Welcome, Aneyefordetail. Pruning isn’t going to make the plant fit the space, I am afraid…it will just make it lumpy and lopsided and a mess. It needs a new spot (but may be too big to move easily, I don’t know). When you get it out of there, don’t plant something else near the house; stay farther out next time. I have never cut a ‘Carlesii’ to the ground to start over, nor moved a big one. Partway cutbacks just don’t suit viburnums, which really like to be left pretty much alone as the article mentions. So this is a wrong plant/wrong place moment…move it, or cut it down and give up on it I think.

  4. sarah says:

    My 6 year old snowball viburnum was pruned last year, and seemed fine we had a late frost that damaged all the blooms. There are no leaves and all buds are dead on the branches. What to do? Also have a 3 year old one that has had no pruning, but suffered damage during the frost. It has a few branches with leaves.

    1. margaret says:

      Welcome, Sarah. When frost hits a plant, I never do anything until the plant tells me what’s up (whether it plans to recover or not). By that I mean does it gradually push out new buds somewhere, or start regrowing from the base, or just up and die? Do not feed….do not prune again until you know if the twigs are still alive (I’d wait a few weeks more); just water and watch. Normally new growth will push out once it catches its breath, so keep an eye out.

  5. Christie says:

    So glad to have stumbled onto this site! We have a viburnum that is entering it’s 4th year in our yard. The first year it had 4 blooms, the second it had about 10, this year it was absolutely covered with big, beautiful blossoms but only a few leaves followed and they never developed fully. What is wrong, what should I do?

    1. Margaret says:

      Welcome, Christie. Let me make sure I understand: Lots of flowers, but then few leaves developed? Or is it the fruit that didn’t follow the flowers? Or??? Any chance the leaves were eaten, as mine were on some shrubs early this spring by viburnum leaf beetle larvae? Just want to make sure I am picturing what’s happened correctly before answering.

  6. Joe De Stefano says:

    My viburnums ( a couple of varieties ) have become very top heavy and sparce from ground level to about half way to their height . I have them for a border and need to trim them so as to promote closure foilage in the bottom half of the plant . When is the best time for what would amount to a minimum 1/3 sized pruning for this year?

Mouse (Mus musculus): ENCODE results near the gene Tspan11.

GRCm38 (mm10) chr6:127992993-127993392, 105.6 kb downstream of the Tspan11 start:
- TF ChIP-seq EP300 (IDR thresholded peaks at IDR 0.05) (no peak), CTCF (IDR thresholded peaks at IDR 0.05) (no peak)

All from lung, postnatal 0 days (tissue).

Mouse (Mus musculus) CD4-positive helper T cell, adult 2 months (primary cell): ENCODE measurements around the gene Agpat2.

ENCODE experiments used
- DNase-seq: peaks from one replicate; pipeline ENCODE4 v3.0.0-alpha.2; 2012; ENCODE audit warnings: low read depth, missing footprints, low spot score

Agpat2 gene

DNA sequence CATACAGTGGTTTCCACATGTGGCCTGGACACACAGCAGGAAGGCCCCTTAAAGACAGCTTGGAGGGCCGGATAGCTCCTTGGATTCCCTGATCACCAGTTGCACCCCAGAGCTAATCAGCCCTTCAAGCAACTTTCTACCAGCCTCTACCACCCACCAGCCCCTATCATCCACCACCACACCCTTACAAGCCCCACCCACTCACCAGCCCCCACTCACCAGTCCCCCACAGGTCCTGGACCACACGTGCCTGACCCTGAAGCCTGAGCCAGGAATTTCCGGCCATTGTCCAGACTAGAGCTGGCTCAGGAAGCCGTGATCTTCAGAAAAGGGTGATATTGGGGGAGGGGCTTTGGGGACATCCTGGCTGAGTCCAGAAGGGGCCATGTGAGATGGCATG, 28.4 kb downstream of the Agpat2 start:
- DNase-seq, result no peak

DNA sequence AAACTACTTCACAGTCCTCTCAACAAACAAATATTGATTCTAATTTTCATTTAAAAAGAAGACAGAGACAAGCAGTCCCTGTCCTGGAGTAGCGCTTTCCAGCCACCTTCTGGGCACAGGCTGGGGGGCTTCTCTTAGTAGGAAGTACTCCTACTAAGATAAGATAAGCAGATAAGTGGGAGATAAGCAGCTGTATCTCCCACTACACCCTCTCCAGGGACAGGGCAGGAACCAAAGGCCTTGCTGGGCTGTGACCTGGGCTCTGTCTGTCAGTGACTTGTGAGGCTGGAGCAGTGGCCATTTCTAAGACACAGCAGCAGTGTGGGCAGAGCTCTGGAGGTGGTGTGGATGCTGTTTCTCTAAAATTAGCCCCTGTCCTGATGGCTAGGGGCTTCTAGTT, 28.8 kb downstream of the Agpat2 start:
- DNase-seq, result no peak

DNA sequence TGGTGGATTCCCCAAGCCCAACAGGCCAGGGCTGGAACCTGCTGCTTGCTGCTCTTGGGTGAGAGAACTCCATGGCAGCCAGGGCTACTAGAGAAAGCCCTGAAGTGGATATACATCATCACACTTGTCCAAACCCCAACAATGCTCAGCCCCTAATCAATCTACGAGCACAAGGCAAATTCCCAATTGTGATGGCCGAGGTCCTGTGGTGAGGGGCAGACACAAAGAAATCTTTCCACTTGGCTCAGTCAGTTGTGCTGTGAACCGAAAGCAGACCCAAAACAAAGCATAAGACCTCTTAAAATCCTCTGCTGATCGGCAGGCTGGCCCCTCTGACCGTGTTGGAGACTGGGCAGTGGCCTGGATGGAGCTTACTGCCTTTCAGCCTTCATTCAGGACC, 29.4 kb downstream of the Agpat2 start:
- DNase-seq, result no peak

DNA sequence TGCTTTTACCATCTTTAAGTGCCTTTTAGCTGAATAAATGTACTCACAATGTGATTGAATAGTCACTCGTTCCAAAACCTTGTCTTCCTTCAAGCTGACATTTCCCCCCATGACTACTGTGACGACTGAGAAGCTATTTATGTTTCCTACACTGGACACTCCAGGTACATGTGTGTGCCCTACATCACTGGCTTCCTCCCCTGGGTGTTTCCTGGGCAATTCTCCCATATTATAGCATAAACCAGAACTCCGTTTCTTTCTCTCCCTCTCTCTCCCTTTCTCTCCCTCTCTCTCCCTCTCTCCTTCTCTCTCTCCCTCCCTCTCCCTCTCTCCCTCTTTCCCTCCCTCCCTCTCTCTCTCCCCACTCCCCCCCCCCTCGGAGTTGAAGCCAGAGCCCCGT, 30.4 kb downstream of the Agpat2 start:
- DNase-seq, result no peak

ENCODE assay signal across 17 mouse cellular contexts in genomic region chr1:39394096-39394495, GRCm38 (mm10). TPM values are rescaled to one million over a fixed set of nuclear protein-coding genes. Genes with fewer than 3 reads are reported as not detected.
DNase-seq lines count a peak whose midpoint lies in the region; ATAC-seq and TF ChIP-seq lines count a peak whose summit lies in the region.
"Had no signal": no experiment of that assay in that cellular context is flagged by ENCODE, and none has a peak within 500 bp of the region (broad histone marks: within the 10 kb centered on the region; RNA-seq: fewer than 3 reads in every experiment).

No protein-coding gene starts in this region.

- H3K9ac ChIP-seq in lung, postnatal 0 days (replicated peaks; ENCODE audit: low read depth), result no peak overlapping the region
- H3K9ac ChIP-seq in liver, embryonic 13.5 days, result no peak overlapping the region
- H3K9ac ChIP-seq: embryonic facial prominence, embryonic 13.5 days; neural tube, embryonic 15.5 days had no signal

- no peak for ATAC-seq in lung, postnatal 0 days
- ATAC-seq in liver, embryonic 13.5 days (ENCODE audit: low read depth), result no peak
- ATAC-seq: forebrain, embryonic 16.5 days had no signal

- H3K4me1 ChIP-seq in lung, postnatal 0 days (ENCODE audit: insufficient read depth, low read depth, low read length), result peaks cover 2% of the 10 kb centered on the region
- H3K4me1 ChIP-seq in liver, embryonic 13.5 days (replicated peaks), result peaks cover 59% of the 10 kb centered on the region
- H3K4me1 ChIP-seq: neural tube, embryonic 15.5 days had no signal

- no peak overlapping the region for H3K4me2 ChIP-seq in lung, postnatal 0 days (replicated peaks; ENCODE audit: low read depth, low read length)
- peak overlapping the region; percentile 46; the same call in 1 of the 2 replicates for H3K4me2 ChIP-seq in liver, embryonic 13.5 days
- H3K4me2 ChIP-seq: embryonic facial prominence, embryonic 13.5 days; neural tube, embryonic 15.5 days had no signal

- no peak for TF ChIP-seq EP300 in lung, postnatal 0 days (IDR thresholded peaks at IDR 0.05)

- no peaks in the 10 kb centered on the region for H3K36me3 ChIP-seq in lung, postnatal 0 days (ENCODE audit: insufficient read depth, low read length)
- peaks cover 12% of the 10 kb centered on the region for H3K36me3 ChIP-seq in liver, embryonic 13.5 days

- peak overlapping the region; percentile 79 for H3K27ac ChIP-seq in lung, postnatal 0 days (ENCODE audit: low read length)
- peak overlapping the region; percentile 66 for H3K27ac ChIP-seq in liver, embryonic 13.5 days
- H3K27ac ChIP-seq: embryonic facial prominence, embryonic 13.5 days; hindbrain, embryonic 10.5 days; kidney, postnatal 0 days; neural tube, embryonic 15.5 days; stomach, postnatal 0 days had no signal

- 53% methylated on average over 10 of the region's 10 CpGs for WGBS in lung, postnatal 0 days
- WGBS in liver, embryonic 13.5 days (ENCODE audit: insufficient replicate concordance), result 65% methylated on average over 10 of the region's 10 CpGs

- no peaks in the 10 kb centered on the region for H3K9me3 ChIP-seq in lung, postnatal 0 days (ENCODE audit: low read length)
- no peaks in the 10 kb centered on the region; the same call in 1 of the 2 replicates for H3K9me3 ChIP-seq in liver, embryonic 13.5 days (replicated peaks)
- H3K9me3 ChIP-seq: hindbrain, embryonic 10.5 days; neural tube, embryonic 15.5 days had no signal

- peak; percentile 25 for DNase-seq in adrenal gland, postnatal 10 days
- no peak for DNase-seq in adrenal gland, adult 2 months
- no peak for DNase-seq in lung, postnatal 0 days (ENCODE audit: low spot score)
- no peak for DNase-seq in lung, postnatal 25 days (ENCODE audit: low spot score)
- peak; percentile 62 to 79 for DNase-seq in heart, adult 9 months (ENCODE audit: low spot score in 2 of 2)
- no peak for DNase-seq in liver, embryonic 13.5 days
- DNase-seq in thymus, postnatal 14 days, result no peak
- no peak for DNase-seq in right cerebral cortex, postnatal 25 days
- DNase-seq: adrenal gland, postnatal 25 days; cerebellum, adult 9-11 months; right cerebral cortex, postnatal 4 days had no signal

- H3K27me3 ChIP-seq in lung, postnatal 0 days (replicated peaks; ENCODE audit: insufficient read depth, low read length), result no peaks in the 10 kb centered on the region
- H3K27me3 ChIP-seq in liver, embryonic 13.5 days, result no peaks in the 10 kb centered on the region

1. Margaret says:

      Welcome, Joe. Viburnums generally don’t take so well to partial pruning. You can read about it here (scroll down a few questions). Whatever you do, better to wait until after the winter, so more like March or April (I don’t know what zone you are in). They normally don’t get bushy in a nice way from the kind of pruning you are pondering. Do you know what caused the lower areas to die off?

  7. Evelyn says:

    I would like to plant a fast growing shade tree,do you have any suggestions?I live in NewJersey(South Jersey) to be exact.I need shade fast.Husband cut all the trees down for safety reasons and work.I need a tree.Happy gardening .Evelyn

    1. Margaret says:

      Welcome, Evelyn. Now that’s a good question…but there’s no good answer. Yes, I know some fast-growing trees…but a lot of the quickies are also sort of junk-y…they don’t add up to much in the long run (or even live a good long life). You could have fast shade from Catalpa or Paulownia or Mimosa or (etc. etc.) but I say don’t do it. Invest in a good, long-lived shade tree, and start with a good-sized plant to give you the “fast” start.

      I will say that even some really nice medium-sized trees like Kousa dogwoods get off to a good start if you buy a good-size unnamed seedling (pretty fair price if it’s not some special variety).

      How tall do you need the shade — to cool the house, or a one-story porch, or simply a garden bed? Let me know so we can figure out what will work.

  8. Joanna says:

    I adopted two rhoddies in a lovely red color. They are maybe 4′ high and had lived tight against a house. So one side has wonderful blooms and the other side is woody. I was thinking of putting a double file viburnum behind them to hide the woody side and to give a little more interest. I would not want the new plant to grow much beyond 5 to 6′ …..so a double file may not be the right choice. Any suggestions? Joanna

    1. Margaret says:

      Welcome, Joanna. There are smaller doublefiles, though sometimes with snowball (instead of lacecap) flowers. The one list I found detailing some large and small that you can start from and work deeper in a little research is at the University of Connecticut site — here are their doublefile viburnum descriptions.

      One caveat, though: Do not choose one that gets bigger and expect to “keep it in bounds” by pruning. There are also some scaled down versions of panicle hydrangea, H. paniculata, like ‘Little Lamb’ if that is the look you are after.

  9. vhfmanager says:

    I am a manager of a homeowner’s association in Central NJ and I have noticed that the leatherleaf virbirnum in the community appear to be dying. Our landscaping company recently, in very late June and early July pruned these shrubs. They pruned with electric shears and shaped them. There is no watering system in the community and it’s been a particularly hot June and July, so far. I’m concerned that they damaged these shrubs by pruning them in such hot temperatures. The shrubs that they just pruned last week are showing brown on the tips all around. I expect that in the next couple of days all of the leaves will turn brown and fall just like the virbirnum they pruned in late June. I’ve never seen this happen before as they’ve always pruned in early to mid June. Any advice?


    1. Margaret says: